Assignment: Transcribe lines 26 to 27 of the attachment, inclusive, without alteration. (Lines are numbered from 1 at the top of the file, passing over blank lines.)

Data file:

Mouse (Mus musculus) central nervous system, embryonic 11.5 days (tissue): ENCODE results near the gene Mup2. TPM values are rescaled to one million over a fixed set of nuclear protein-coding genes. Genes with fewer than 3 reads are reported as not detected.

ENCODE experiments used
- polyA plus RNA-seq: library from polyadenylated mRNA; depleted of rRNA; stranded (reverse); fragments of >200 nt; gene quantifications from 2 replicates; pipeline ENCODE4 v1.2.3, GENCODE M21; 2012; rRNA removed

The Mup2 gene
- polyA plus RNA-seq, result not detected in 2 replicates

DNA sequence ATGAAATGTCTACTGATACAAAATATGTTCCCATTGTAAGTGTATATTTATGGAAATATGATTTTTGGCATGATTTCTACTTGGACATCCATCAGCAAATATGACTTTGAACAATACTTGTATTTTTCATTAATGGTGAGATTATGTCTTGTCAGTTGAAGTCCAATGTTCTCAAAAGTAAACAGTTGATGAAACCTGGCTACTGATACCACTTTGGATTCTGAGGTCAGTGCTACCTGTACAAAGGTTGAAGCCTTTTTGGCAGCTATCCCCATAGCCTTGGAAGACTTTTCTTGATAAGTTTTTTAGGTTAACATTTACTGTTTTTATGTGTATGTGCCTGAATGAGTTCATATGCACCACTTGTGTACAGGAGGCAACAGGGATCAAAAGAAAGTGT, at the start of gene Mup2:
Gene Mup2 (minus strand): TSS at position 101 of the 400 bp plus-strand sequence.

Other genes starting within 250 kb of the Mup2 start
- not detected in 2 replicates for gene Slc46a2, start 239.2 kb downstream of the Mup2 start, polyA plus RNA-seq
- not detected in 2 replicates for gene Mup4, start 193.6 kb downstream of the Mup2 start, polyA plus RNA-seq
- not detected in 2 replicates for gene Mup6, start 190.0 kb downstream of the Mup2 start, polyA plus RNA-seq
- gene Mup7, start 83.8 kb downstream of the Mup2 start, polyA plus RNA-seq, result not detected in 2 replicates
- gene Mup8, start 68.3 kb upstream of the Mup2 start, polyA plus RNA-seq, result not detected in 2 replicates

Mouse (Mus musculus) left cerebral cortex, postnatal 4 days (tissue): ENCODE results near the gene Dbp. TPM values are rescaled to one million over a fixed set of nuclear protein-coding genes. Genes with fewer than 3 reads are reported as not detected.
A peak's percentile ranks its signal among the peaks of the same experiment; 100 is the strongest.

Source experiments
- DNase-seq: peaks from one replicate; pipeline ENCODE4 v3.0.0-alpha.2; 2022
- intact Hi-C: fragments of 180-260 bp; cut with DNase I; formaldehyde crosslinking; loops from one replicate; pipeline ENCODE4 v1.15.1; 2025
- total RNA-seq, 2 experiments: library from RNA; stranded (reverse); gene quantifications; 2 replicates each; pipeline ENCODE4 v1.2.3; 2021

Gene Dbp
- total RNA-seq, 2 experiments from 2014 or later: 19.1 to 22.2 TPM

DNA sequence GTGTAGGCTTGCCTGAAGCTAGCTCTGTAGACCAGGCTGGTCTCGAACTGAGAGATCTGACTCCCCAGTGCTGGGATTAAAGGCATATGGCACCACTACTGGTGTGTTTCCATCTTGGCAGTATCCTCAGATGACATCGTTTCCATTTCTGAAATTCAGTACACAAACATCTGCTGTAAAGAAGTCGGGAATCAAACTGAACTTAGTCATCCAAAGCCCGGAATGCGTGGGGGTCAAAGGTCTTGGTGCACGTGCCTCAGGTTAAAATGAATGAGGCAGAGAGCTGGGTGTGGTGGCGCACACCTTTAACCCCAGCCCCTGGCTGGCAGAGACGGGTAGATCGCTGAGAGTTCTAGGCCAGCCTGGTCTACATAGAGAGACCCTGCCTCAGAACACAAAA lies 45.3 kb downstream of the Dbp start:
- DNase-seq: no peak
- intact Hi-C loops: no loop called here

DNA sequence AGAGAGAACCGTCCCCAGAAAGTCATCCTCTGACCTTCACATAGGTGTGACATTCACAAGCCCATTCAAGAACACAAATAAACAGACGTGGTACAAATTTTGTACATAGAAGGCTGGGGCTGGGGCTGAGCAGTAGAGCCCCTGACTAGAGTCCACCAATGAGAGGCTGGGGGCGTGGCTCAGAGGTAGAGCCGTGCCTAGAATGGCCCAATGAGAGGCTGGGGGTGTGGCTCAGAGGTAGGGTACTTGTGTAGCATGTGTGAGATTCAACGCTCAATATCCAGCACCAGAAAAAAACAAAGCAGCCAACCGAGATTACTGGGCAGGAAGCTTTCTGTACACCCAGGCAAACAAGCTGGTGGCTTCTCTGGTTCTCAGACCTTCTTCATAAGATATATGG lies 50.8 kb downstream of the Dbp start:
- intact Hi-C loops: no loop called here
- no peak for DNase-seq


- intact Hi-C loops: no loop called here
- no peak for DNase-seq